Ditching coal boilers is a no brainer and must be done throughout New Zealand

29 January 2020

Cutting out coal boilers and improving hospitals is an important step in slashing our building emissions but must be done throughout New Zealand, the Green Building Council says ahead of the Government’s infrastructure announcement today.

“The unhealthy amount of carbon pollution from buildings and construction is a burning issue. We’ve got to get our buildings free from that pollution if we’re going to achieve a healthier, cleaner Aotearoa,” the CEO of the New Zealand Green Building Council Andrew Eagles says.

“Our government is the biggest and most significant owner and occupier of buildings in the country and they should lead the charge to cleaner, greener buildings and construction. If they don’t, we’re never going to realise our zero carbon ambitions.

“The announcement today that eight schools with coal boilers and two hospitals will be upgraded is an important step. It’s recognition that how we’re powering and constructing our buildings needs to change.

“The fact that these simple improvements are stopping 3000 annual tonnes of carbon emissions shows how significant our energy and buildings are for our environment, and how quickly we can do better. They’re big polluters, imagine the huge step forward if fossil fuels were ditched entirely and buildings were built to a higher standard throughout New Zealand.”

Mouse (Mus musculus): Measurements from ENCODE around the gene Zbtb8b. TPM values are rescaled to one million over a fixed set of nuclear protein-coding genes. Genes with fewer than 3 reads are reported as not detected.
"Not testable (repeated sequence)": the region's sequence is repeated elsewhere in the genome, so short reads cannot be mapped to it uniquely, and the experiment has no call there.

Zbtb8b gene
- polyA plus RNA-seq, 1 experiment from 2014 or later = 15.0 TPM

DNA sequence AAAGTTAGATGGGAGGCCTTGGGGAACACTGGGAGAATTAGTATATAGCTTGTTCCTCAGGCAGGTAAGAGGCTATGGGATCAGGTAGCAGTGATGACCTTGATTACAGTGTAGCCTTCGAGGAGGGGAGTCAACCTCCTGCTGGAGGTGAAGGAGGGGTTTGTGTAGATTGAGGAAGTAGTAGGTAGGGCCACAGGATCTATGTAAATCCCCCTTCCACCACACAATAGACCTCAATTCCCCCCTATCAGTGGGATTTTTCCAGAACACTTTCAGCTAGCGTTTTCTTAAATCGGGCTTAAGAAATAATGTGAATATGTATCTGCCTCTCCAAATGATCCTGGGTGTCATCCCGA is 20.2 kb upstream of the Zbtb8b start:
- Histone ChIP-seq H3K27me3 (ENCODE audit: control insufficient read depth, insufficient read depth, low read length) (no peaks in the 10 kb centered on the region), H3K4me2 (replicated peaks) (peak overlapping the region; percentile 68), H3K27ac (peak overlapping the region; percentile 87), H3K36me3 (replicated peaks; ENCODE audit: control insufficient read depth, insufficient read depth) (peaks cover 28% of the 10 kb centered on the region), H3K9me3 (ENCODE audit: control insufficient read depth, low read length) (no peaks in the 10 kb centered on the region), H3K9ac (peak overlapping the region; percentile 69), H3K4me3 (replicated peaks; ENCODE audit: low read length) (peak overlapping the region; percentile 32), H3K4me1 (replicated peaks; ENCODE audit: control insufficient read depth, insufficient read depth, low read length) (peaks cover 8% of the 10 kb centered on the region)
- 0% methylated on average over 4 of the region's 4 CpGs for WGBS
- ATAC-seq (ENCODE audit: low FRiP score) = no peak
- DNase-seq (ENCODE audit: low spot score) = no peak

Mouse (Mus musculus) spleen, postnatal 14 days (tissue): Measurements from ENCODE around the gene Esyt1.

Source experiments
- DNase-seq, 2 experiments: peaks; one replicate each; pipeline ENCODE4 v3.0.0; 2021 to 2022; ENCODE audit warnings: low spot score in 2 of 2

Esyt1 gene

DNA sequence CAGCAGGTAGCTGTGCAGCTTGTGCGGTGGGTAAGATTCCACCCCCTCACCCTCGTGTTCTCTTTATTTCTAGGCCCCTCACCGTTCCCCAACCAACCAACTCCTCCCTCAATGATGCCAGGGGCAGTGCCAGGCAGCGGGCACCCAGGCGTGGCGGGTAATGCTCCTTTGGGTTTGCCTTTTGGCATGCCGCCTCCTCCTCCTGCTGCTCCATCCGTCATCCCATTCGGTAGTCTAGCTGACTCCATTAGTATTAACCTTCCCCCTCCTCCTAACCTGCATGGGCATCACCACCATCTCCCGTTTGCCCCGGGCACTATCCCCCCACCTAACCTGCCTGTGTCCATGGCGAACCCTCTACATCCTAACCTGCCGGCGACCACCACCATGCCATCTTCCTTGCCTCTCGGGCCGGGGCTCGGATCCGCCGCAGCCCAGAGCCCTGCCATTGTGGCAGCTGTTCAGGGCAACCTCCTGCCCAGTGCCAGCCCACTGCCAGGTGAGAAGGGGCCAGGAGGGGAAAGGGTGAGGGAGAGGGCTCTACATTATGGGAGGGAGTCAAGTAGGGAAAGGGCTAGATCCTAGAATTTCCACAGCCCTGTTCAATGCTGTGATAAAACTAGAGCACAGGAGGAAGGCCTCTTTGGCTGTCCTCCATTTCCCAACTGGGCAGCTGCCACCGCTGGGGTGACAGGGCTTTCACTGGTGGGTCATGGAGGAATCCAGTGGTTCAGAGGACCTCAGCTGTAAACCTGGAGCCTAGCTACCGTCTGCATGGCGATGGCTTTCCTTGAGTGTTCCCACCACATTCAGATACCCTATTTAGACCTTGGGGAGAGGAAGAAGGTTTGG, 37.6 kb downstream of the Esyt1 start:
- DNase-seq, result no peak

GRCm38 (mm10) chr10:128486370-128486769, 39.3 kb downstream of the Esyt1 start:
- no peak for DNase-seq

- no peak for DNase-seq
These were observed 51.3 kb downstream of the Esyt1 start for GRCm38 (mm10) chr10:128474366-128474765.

The Northland District Health Board has replaced boilers run on diesel in three hospitals with electric heat pumps which are cleaner and 3.5 times more efficient. It’s saving $300,000 per year which can now be redirected to patient care.

“But to get all our buildings to zero carbon, there’s even more that government, alongside industry, should be achieving,” Andrew Eagles says.

“We’ve identified the significant milestones to pass on the road to decarbonise New Zealand’s buildings. These include an improved Building Code, significantly increased transparency around the energy efficiency of buildings, alongside the need for key government ministries and departments to lead a revolutionary shift in green buildings.”

“With some minor tweaks this policy could so much more for Aotearoa’s unhealthy buildings.

“When large capital investments are made it’s an opportunity to benchmark the energy efficiency of these buildings at the same time, helping to encourage other schools and buildings to improve as well.

“The Government’s proposed ban on new coal-fired boilers for most uses will help drive change. This major step is in line with the zero carbon roadmap for Aotearoa’s buildings and should be followed by a ban of gas and fossil fuels. This will benefit our health and our environment.”

The built environment is responsible for approximately 20 per cent of our country’s carbon footprint. Emissions from the construction sector have leapt 66 per cent in a decade. And constructing and renovating New Zealand buildings pumps out climate pollution equivalent to one million cars on the road every year. All of which means that New Zealand will not be able to hit the Government’s zero carbon goal without tackling emissions from the building and construction sector.